Bellingham Middle School has been confirmed as the sole victim of the major educational overhaul in the west of Northumberland.
At today’s meeting of the county council’s decision-making cabinet, it was agreed that the rural school will close next summer.
It is part of a switch to a two-tier system in the Haydon Bridge Partnership which also saw councillors approve the extension of the age range to form primary schools at Bellingham, Greenhaugh, Kielder, Otterburn and Wark first schools from next September.
A change of age range at West Woodburn First School was not approved due to ‘issues that have arisen with respect to pupil numbers, staffing and finance’ and it will be looked into again and reported back in December.
Council officers will also now start working on a detailed business case for new school buildings for Hexham’s high and middle school, which would cost in the region of £36-£40million.
The initial consultation on this major shake-up of education in the Hexham and Haydon Bridge areas suggested that far more schools could face the axe, but that did not make the recommendation any more easy to swallow for those affected by the closure of Bellingham.
Parent Carl Hamilton said: “Surely it’s wrong to sacrifice one school to shore up others?”
He described the loss of the middle school and three-tier education as ‘disastrous’ for the area, not least due to its impact on ‘fragile rural communities’ as families move away or choose not to move there in the first place because of the distance from schools.
Coun John Riddle, ward member for Bellingham, did not vote on the proposals despite being a cabinet member as he had already indicated he could not support the closure of the middle school.
“Bellingham is quite a growing community and is a service centre for the North Tyne community and even the Upper Rede,” he said.
Coun Riddle recalled how his schooldays in Haydon Bridge, travelling from the Bellingham area, only left him time for homework and then bed upon returning home.
He said: “In one way, I felt that robbed me of my childhood and I wouldn’t want to impose that on anyone so I feel that transport is the major issue.”
It is accepted that travel times are a concern and a working group will be set up to oversee this. The numbers of pupils affected means it can he dealt with on an individual, case-by-case basis.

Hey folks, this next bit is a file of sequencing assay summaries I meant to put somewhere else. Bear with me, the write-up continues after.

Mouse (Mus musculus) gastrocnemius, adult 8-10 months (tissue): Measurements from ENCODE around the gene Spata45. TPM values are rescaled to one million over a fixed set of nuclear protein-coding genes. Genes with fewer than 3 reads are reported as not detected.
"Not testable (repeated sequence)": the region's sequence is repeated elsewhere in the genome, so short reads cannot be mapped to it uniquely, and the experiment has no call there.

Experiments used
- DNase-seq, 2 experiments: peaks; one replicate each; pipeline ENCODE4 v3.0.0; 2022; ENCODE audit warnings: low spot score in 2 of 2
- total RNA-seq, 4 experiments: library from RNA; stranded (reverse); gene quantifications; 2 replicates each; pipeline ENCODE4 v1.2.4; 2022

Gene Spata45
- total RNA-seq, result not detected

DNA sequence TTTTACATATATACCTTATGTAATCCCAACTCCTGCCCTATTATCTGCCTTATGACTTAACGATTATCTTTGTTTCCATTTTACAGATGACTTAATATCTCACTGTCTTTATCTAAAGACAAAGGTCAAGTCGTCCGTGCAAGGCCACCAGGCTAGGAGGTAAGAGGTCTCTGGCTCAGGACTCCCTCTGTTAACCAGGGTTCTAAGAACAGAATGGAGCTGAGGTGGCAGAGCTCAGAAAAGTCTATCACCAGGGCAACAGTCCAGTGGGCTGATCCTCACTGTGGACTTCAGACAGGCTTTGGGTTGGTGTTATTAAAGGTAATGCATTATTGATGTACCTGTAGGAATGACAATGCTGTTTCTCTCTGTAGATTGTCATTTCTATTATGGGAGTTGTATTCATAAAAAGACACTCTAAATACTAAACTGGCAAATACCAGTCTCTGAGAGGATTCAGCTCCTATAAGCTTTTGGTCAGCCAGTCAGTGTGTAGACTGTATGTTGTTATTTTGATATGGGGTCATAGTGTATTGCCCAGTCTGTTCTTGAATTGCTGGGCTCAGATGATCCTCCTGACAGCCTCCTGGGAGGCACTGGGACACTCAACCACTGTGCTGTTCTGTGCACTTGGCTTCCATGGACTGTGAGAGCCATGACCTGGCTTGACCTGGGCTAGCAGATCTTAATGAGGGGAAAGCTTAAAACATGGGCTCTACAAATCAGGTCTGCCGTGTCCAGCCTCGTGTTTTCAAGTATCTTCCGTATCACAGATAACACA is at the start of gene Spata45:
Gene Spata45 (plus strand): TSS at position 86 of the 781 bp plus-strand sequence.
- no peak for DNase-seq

Summing up, Coun Wayne Daley, cabinet member for children’s services, said: “I’m absolutely proud of this report, it gives something that the west has never had and it’s called a plan.”
He emphasised that the council is investing millions in schools across the Haydon Bridge and Hexham areas, because ‘education is important to us’.
The Bellingham decision is not easy, he continued, but there will be £1.3million invested in converting the first school into a primary and moving the North Tynies Children’s Centre into the main school buildings.
In May, Northumberland County Council agreed to step in to save Haydon Bridge High School, which is in special measures, following the withdrawal of Bright Tribe Trust as academy sponsor.
The local authority provided a £1.54million rescue package as well as taking on the school’s £600,000 debts.
On top of this, around £5.1million is needed to sort out buildings in the partnership – £3.1million at the high school, £1.3million for Bellingham Primary School, £360,000 for Otterburn Primary, £366,000 for Greenhaugh Primary and £10,000 for Wark.
At the May meeting, it was also agreed that there would be no change to three-tier system in the Hexham Partnership, against the wishes of the Hadrian Learning Trust which runs Queen Elizabeth High School and Hexham Middle School.
But the council is now looking at making a significant investment – up to £40million – to bring these buildings up to scratch, with work also looking to establish a preferred site.
Ben O'Connell, Local Democracy Reporting Service